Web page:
why the US government and some business groups are concerned about several
current Codex proposals which could introduce "non-scientific" factors into
the process. Specifically, the EU has been advocating mandatory labeling and
traceability requirements for foods derived from biotechnology, much in the
same manner as regulations recently adopted by the EU.

The EU has also been promoting the use of the "precautionary principle" in
Codex's framework for risk analysis. The US government and some business
groups have opposed these efforts, stating that Codex standards need to be
based on objective, risk-based scientific analysis. The introduction of
non-scientific cultural, political, and social considerations would restrict
trade without consumer benefits and "clear the way for the E.U. to erect
trade barriers against biotechnology foods" without violating WTO
agreements, according to the Biotechnology Industry Organization (BIO).

The current debates in Codex and in the Biosafety Protocol negotiations are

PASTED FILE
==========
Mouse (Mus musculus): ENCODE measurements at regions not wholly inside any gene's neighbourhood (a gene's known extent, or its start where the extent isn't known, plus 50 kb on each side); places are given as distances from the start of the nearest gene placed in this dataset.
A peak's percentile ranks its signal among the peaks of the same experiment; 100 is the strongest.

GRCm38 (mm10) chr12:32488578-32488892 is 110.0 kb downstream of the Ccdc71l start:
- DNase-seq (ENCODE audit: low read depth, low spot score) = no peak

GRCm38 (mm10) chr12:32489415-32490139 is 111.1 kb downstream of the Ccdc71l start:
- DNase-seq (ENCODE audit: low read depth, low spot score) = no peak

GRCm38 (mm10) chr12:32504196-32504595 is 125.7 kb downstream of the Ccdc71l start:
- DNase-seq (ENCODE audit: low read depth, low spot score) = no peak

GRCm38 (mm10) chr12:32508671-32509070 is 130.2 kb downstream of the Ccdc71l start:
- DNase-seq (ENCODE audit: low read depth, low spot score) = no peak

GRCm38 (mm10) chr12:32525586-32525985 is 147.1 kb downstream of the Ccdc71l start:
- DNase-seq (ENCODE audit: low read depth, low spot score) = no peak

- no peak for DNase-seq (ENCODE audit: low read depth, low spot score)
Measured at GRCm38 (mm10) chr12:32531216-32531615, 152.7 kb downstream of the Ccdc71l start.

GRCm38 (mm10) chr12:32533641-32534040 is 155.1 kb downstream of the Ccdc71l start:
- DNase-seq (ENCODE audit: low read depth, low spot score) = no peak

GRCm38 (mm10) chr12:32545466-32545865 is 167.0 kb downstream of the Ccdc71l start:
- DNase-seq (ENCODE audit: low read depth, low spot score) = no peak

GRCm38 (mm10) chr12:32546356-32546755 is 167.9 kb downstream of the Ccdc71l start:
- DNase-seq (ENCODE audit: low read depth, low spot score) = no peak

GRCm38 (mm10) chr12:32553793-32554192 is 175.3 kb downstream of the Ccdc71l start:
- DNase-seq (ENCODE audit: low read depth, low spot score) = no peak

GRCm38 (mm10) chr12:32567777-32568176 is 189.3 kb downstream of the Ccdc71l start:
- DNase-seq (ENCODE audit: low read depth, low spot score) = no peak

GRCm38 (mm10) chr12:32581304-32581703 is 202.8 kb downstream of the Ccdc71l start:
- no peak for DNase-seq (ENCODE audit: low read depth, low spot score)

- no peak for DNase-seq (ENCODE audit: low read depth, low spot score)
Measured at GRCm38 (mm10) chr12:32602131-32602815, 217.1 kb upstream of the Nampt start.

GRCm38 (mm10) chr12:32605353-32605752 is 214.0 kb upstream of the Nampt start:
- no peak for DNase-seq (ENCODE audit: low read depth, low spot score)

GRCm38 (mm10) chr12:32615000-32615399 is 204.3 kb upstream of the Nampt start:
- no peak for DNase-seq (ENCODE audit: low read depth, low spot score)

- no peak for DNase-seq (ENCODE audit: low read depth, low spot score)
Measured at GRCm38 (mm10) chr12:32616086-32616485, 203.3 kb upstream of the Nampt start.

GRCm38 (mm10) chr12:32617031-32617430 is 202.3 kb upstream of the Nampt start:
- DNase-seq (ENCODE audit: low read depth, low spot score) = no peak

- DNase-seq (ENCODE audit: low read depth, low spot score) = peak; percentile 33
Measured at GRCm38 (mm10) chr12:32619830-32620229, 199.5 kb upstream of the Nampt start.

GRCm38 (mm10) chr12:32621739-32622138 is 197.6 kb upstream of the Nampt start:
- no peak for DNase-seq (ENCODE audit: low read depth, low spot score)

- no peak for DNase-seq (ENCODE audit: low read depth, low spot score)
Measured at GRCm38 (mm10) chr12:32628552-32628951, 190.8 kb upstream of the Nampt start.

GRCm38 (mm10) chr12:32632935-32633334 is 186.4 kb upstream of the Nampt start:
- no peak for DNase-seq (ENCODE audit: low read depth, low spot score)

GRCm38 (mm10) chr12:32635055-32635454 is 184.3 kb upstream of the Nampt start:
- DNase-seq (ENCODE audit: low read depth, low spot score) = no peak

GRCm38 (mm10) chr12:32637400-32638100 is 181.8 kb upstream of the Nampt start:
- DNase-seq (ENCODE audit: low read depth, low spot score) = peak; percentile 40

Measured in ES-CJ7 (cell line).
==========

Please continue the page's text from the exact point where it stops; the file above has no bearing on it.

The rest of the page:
evidence that the international debate about GM foods is having a major
impact on efforts to come to agreement on balancing the rights of nations to
set health and safety standards and their obligations to promote free and
fair trade. The outcome of these negotiations are likely not only to affect
the future of trade in GM foods, but in all foods ? and could help determine
what shows up on tomorrow's dinner plate.

For more information, please visit the Codex Alimentarius; the Cartege?a
Protocol on Biosafety; the ETC Group;and the Biotechnology Industry
Organization online.


Can there be a peaceful coexistence between the codex alimentarius and the